The aforementioned Commission Delegated Regulation of 25.4.2016, however, has not made such extensions. 

 

The provision was only added that the said energy balancing mechanism includes the case when the reserve capacity contracted by an electricity transmission system operator is being transferred from one prequalified balancing service provider to another prequalified balancing service provider with the consent of the relevant transmission system operator. This can be assessed as a change of a relatively minor impact.

 

 

 

ESMA draft technical advice to the European Commission

on contracts having the characteristics of other derivative financial instruments 

 

(extract from the Final Report ESMA's Technical Advice to the Commission on MiFID II and MiFIR of 19 December 2014 ESMA/2014/1569, p. 416-417)

 

A contract should be considered as having the characteristics of other derivative financial instruments if it is standardised and if it trades in line with conditions outlined in the following paragraphs. The contract must neither be a spot contract nor a contract for commercial pur-poses only in line with the conditions outlined below. Contracts within the scope of the ex-emption in C 6 should not be tested again under C 7.


2. A contract should be considered as standardised if parameters such as the price, the lot, the delivery date or other terms are determined principally by reference to regularly published prices, standard lots or standard delivery dates.


3. A contract should be considered as traded in such a way as having the characteristics of other derivative financial instruments if:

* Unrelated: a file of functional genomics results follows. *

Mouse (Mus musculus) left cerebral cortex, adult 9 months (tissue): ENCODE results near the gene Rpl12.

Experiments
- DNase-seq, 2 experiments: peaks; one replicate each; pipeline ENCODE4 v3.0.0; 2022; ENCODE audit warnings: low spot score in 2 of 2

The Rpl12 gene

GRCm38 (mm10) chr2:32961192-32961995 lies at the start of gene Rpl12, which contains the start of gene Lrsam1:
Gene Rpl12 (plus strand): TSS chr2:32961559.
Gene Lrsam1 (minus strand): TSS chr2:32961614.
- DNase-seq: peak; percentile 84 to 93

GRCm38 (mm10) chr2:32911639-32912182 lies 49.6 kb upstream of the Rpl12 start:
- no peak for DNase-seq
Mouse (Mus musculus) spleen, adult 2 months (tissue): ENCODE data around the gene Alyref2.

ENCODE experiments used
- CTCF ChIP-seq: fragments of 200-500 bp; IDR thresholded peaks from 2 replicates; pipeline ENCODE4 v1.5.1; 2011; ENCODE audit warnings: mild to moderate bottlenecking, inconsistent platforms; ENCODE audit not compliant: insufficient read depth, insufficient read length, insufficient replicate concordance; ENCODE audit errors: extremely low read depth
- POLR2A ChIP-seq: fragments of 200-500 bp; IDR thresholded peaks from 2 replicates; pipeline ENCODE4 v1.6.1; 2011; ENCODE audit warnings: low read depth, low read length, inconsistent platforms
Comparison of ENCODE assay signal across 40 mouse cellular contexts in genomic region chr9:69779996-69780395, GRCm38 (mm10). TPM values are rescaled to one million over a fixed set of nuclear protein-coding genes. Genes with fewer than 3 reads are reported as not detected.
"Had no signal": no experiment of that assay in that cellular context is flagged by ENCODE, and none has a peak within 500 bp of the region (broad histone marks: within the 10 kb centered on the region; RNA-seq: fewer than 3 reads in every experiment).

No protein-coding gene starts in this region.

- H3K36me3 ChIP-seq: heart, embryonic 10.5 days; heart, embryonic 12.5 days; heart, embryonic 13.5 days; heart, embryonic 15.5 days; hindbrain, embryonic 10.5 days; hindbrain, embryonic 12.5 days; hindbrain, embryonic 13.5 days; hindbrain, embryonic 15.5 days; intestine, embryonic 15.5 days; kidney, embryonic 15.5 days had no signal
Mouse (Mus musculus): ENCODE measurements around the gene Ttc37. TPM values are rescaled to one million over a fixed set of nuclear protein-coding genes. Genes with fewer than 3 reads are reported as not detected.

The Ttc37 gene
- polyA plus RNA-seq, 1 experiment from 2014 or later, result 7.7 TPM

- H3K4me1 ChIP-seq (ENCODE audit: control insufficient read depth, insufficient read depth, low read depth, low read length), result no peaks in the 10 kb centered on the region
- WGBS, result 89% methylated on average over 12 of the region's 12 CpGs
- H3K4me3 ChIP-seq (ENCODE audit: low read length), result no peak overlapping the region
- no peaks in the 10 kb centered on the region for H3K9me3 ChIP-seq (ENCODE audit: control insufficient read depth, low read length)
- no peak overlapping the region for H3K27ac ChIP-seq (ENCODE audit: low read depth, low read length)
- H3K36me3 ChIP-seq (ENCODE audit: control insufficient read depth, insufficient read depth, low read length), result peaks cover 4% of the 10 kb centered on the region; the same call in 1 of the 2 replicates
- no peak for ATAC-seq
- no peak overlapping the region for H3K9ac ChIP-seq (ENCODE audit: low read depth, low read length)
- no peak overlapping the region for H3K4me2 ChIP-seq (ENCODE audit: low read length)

i. it is traded on a third country trading venue that performs a similar function to a regulat-ed market, an MTF or an OTF;
ii. it is expressly stated to be traded on, or is subject to the rules of, a regulated market, an MTF, an OTF or such a third country trading venue; or

iii. it is equivalent to a contract traded on a regulated market, an MTF, an OTF contract or such a third country trading venue, with regards to the price, the lot, the delivery date or other terms.

 

4. A spot contract should be defined as a contract for the sale of a commodity, asset or right,
under the terms of which delivery is scheduled to be made within the longer of the following periods:
i. two trading days;
ii. the period generally accepted in the market for that commodity, asset or right as the standard delivery period.

 

5. A contract should not be classified as a spot contract if there is an understanding between the parties to the contract that delivery of the underlying is to be postponed and not to be performed within two trading days or the period generally accepted in the market. This rule should apply irrespective of the explicit terms contained in the contract.


6. A contract should be considered to be for commercial purposes and as not having the characteristics of other derivative financial instruments for the purposes of Sections C 7 and C 10 if it is entered into with or by an operator or administrator of an energy transmission grid, energy balancing mechanism or pipeline network and it is necessary to keep in balance the supplies and uses of energy at a given time.


 

 

 

Significance of the precise differentiation for contracts "having the characteristics of other financial instruments"

 

 

The exact delineation of the notion of contracts having the characteristics of other derivative financial instruments influences on multiple legal qualifications. 

 

For instance EMIR establishes a number of obligations applying to derivatives with derivatives being defined by reference to Sections C 4 to C 10 as implemented by Article 38 and 39 of Regulation No 1287/2006. Therefore any change to the scope of the wording or interpretation of definitions of derivatives in MiFID has a direct effect on the scope of EMIR, among others, on the concrete timelines for EMIR reporting

 

For comments on other elements of the financial instruments' definition see here.

 

 

 



Last Updated on Thursday, 20 April 2017 23:21